March 22, 2006

Pie Crust: the Odyssey

The Search for the Perfect Recipe is the blight of all perfectionist cooks everywhere. The bug bites, and suddenly all you want to do is cook the same dish, over and over again, until everyone around you swears that they cannot look at – let alone eat- another roast chicken/banana mousse/egg custard/your-current-food-obsession-here. You, of course, feverishly exclaim that it’s not the same roast chicken; each recipe is a slight modification of the previous one, edging painfully closer to that ideal that only you can mentally taste. Until one day you find yourself eating banana mousse for breakfast, and realize you can’t taste it any more. And you sadly, regretfully, move on. But once in a blue egg-custard-moon, you actually reach your goal. You make something that fulfils the restless craving, that lives up to the fantasy, that – in that first, incredulous mouthful – doesn’t make you think, “Well, maybe if I tweak it just so….”. It sates you. At least for that moment.

I have conquered the American pie crust.

“Easy as Pie” is a misnomer if ever I heard one. Pie is a complex process, and the crust is probably the hardest part of all. A pie needs a flaky, buttery, golden crust, both light yet satisfyingly crispy, to perfectly balance the juicy, soft fruit (or other) filling. Like most baking recipes, pie crust depends on three elements:
- the ingredients,
- the ratio of ingredients,
- and the technique.

Its bare-bones composition is a combination of fat (butter, lard), flour and ice water. Then you can add acid ingredients like orange juice, yoghurt, or vinegar, to tenderize the crust. The worst-kept secret in the American culinary establishment is lard. Butter makes things tasty, but is difficult to work with, and lard makes things flaky, but is totally tasteless. So most recipes call for a mixture of the two, but I still find that marvellous butter taste is compromised. The really hard part is combining it together, because flakiness depends on the flecks of butter staying cold in the dough. So you have to keep your hot little hands off as much as possible!

In my odyssey, I experimented with recipes, techniques and tips from the beatific pie stall lady at my local farmers’ market, prize-winning, pie-baking Chowhounds, Cooks’ Illustrated “America’s Test Kitchen Cookbook”, the Pie and Pastry Bible, Epicurious, Williams Sonoma, and Nigella Lawson’s "How to Eat". My final recipe is a sort of modified pâté sucrée, using butter for flavour, cream cheese for flakiness, orange juice for tenderness and an egg yolk for richness and easier handling. Since poor students sadly don’t have Kitchenaids, I adapted the recipe to be made by hand.

For one 9- inch open pie crust, you will need:

1 cup all-purpose flour
3 generous tablespoons sugar
4 TBS unsalted butter, frozen
2 TBS cream cheese, cold, cubed
1 egg yolk
cold water
cold orange juice
A pinch of salt

Leave the butter in the freezer until it’s rock hard. Put the flour and sugar in a bowl, and mix with a whisk to remove any lumps. Put the cream cheese in the flour, and toss lightly to coat. Take a dinner knife in each hand, with the blades facing outwards, and use a scissor motion to slice through the flour. Your right hand knife draws a line from left to right, and your left hand knife draws a line from right to left, the two knives narrowly missing each other in the middle. This way you cut the cream cheese into the flour, and any larger, unyielding lumps will hopefully get caught between the two ruthless blades, and mercilessly squished. When there are no big lumps of cream cheese left, take the butter out of the freezer, and grate it into the flour using the coarsest side of a box grater or other device. Repeat the slicing motion with your knives to cut the butter into the flour. When you cannot see any shreds of butter, run a hand lightly through the mixture. You should still feel little nubs of butter, but no pieces larger than skittles.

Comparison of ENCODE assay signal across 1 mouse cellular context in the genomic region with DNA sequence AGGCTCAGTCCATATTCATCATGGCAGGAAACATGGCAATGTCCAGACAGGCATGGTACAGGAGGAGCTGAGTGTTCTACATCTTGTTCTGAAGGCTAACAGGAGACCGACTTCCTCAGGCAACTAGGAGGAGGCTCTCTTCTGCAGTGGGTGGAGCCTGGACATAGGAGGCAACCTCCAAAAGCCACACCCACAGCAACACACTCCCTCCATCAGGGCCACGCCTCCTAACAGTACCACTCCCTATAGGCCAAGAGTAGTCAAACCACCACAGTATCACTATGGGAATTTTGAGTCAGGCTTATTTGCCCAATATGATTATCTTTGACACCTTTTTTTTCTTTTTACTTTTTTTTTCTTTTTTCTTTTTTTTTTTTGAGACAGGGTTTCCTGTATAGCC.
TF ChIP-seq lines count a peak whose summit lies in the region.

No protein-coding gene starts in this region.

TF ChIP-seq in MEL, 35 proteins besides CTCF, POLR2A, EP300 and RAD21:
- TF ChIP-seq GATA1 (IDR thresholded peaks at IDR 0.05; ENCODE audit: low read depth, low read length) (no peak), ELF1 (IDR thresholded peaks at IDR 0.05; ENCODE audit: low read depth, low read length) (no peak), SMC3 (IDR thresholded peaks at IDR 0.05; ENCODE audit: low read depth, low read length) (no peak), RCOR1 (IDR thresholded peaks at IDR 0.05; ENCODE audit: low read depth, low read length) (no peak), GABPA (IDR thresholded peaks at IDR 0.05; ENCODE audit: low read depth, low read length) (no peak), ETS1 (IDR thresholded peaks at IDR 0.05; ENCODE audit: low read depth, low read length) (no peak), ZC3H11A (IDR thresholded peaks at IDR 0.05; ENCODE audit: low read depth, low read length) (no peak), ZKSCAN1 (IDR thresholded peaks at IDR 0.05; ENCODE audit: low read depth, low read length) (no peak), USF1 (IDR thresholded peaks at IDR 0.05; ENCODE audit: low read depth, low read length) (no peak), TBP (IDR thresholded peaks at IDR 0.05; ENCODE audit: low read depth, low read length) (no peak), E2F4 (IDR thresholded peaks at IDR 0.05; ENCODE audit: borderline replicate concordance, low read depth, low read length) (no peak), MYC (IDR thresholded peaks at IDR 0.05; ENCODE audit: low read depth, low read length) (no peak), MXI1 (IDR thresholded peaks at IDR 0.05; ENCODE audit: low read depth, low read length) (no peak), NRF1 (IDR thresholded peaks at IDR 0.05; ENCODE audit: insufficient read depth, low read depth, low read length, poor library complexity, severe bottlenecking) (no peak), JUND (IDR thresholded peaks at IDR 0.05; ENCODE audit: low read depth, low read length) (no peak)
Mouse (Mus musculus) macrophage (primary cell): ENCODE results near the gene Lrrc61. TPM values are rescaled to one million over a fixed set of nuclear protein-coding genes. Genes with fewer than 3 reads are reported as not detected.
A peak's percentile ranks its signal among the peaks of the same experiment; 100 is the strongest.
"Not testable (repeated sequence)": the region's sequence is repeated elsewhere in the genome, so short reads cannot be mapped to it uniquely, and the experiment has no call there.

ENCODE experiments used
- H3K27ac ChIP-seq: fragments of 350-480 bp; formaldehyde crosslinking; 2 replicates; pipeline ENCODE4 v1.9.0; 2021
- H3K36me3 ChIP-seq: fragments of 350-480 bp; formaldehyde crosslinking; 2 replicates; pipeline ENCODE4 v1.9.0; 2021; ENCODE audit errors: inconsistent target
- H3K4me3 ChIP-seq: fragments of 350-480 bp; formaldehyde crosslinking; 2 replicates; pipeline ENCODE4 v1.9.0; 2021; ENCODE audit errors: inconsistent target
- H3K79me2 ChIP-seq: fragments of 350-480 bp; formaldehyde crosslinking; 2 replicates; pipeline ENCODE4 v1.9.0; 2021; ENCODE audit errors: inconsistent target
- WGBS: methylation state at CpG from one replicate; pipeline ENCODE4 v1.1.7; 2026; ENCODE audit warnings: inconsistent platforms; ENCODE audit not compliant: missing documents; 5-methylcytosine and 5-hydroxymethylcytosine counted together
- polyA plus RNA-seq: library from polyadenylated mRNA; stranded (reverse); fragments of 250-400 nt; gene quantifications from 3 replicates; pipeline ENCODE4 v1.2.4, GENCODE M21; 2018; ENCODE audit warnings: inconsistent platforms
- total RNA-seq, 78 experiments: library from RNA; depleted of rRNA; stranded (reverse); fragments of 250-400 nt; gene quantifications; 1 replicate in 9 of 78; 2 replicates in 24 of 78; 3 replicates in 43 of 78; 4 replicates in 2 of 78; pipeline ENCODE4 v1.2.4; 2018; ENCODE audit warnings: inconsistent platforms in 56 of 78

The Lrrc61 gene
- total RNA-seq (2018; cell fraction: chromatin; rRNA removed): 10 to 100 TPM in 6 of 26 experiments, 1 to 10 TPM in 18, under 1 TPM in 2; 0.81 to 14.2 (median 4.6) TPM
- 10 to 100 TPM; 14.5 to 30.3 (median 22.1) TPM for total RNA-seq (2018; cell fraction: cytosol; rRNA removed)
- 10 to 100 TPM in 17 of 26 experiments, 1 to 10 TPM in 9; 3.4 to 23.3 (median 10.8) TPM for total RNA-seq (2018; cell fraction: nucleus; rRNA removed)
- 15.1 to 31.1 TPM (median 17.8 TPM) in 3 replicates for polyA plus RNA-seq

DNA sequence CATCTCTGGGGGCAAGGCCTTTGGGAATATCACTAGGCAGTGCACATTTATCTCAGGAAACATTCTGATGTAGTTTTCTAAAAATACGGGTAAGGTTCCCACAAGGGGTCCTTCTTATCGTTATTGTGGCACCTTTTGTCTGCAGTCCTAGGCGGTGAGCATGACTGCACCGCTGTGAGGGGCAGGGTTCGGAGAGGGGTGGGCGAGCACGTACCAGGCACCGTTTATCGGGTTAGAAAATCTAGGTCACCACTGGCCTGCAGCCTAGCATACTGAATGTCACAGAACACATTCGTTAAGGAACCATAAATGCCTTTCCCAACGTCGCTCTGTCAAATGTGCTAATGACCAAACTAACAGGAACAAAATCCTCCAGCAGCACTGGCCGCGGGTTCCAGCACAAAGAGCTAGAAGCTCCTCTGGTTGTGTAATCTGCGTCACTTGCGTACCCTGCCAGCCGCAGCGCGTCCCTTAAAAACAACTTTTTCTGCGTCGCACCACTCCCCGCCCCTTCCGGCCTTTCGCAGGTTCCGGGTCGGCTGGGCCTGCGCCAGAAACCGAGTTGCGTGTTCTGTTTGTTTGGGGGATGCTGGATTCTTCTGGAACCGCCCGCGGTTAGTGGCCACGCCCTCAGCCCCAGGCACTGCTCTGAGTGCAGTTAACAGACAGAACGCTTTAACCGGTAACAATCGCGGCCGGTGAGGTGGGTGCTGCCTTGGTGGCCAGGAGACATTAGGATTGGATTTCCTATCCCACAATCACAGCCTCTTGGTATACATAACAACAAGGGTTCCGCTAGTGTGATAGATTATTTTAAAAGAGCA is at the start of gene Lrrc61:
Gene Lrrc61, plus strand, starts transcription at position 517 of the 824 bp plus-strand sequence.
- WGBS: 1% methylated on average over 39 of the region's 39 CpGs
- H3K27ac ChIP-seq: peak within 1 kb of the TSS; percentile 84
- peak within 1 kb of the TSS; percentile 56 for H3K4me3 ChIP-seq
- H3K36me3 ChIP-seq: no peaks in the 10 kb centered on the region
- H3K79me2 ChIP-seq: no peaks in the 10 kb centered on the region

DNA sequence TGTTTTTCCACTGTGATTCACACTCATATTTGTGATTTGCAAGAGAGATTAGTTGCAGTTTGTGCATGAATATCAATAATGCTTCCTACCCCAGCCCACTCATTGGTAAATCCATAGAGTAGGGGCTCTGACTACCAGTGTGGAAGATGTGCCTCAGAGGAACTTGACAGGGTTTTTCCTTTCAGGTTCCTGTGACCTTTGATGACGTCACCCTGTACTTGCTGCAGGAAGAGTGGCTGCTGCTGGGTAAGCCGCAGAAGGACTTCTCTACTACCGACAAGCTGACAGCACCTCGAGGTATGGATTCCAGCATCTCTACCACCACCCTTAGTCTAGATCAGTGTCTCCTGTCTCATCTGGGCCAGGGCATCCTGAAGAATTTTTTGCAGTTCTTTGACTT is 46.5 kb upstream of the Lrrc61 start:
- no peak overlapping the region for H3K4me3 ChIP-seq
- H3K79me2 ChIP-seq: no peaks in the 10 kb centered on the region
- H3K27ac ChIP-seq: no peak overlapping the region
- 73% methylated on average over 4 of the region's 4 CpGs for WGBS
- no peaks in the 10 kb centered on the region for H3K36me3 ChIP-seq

In a bowl, whisk the yolk with the salt. Pour this over the flour, and stir in with a wooden spoon. Stir in a tiny splash of cold water. Alternate splashes of water with splashes of orange juice, until the dough is not sticky, but can be pressed together with your hands into a slightly crumbly ball. Remember, dry dough is going to be impossible to roll out, so err to the side of moistness. Press the ball into a smooth disk, wrap in cling film, and leave in the fridge for at least half an hour, and as long as two days. It might be slightly elastic if used within an hour, but the dough shouldn’t shrink while baking.

When you’re ready to bake, preheat your oven according to your recipe (I typically preheat at 400F/200C, and then reduce to 350F/180C when I put the pie in). Take the dough out of the fridge, and roll it out on a floured table or counter. Place in your pie tin, and trim the edges so there’s a ¾in./1½cm overhang. Tuck this overhanging pastry under your crust, but over the pie rim. This should give you a thicker edge to your crust. Indent this edge with the tines of a fork all the way around the pie rim, to create a pretty pattern and lightly anchor the crust to the dish. Prick the bottom of the crust with a fork, then place the pie tin in the fridge while you prepare your filling. Put the filling in the crust, sprinkle the edges with sugar, and place the pie in the oven.

Cook for 30-50 minutes, depending on your filling and recipe.

Optional: A lot of tarts in Italian pasticcerie have a bit of lemon zest in the filling or the crust, and I find adding the fine zest of half a lemon adds a different element to normally plain pie crusts. It usually doesn’t impart a strong, lemony flavour. The sugar seems to neutralize its acidity, leaving a bright, fresh taste which goes very well with fruit fillings. I also love a sprinkling of dried ginger in apple pie crusts.

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